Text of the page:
Helping Hand: Interview with Arctic Air's Adam Beach

By , Contributor

Omni Films/CBC

Arctic Air's Bobby Martin (Adam Beach)

Since the mid-'90s, Adam Beach has been entertaining audiences on the big and small screens with his down-to-earth and compelling performances in a wide variety of roles. From his portrayal of Blue Duck in the CBS TV miniseries Comanche Moon to his critically acclaimed work as Ira Hayes in the Clint Eastwood-directed feature film Flags of our Fathers, the Canadian-born actor always manages to connect on an emotional level with those watching.

North of the border, TV viewers are having the opportunity to enjoy Beach’s work as Bobby Martin in season two of the popular CBC drama Arctic Air. A Vancouver businessman, Bobby returns home to Yellowknife with the intention of closing a business deal. Never in a million years, however, does he expect to stick around and help rescue his late father’s local airline or rekindle his relationship with childhood sweetheart Krista Ivarson. Like many of his roles, creating his character has been a work in progress for Beach.

“A friend of mine gave me a copy of the first Arctic Air script after hearing that they [the show’s producers] were casting a character that was similar to who I am,” recalls Beach. “I read the script, liked it, and then the producers called me. I had a meeting with them and agreed to come on board. So that’s how I originally became involved with the show.

“As far as preparing for the role, in the first season it was kind of difficult tracking who Bobby Martin was because the writers weren’t all that sure where they were taking the character. So I just had to learn on the job, try to be spontaneous and give Bobby a sense of charm as well as a sense of belonging and someone who missed his family and wanted to be home. At the same time, the writers and I also agreed that we wanted to make Bobby very smart and school-minded in the way he talks and then create different situations around him.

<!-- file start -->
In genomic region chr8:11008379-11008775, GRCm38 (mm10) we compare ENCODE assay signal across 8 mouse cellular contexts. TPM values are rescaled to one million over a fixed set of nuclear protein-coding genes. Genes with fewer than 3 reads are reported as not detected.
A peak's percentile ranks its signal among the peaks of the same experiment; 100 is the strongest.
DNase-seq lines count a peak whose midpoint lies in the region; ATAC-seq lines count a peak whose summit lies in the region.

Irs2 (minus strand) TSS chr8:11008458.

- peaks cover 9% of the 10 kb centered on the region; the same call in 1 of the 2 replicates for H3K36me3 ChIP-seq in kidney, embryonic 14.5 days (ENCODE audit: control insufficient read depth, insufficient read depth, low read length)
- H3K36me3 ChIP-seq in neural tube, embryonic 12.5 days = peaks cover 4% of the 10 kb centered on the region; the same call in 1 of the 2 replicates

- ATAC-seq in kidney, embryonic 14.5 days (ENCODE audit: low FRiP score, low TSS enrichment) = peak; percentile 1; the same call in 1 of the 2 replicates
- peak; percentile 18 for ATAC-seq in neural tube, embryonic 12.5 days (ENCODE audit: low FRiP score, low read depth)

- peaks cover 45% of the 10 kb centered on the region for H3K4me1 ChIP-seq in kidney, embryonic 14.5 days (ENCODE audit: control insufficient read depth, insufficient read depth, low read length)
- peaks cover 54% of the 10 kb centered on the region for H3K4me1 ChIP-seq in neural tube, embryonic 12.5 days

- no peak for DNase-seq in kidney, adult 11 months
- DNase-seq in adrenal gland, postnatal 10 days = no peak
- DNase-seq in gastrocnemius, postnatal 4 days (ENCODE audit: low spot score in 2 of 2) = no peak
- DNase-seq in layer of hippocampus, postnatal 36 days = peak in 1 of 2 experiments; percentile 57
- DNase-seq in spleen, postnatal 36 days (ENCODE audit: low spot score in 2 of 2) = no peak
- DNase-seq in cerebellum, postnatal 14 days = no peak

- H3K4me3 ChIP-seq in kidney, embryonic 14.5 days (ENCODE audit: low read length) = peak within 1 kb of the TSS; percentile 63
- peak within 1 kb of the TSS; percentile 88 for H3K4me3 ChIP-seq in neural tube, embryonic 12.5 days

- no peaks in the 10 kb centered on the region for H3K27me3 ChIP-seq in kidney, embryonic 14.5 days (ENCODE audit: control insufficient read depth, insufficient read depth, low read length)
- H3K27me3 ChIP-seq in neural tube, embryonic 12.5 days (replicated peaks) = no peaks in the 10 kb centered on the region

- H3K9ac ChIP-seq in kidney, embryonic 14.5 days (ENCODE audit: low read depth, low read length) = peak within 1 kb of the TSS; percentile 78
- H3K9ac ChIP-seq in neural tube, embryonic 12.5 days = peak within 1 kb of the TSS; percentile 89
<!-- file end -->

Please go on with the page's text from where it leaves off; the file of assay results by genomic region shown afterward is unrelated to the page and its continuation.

“The Arctic Air pilot was very exciting for me because one of the reasons I wanted to take part in this show is that it deals with the Northern communities and how this airline serves as a lifeline for these communities when it comes to distribution and services. I personally do a great deal of work with [Native American] reservations involving suicide, economic development and just giving a sense of hope and motivation to better peoples’ lives. Arctic Air deals directly with those Northern communities who feel left out, and that’s one of the most important things that this TV show provides that others don’t.”

As Bobby works with his late father’s business partner Mel Ivarson (Kevin McNulty) and Mel’s daughter Krista (Pascale Hutton) to help save Arctic Air from going under, he also has to confront his rekindled feelings for Krista. The latter is further complicated by one of the airline’s pilots, Blake Laviolette (John Reardon), who is also vying for Krista’s attention.

“Krista’s and Bobby’s relationship is very much bred from their high school days and being best friends,” says Beach. “Having since grown into adulthood, they’re now faced with revisiting the whole friendship/relationship and boyfriend/girlfriend thing. Do they want to risk ruining their friendship if the attempt at being a couple doesn’t work?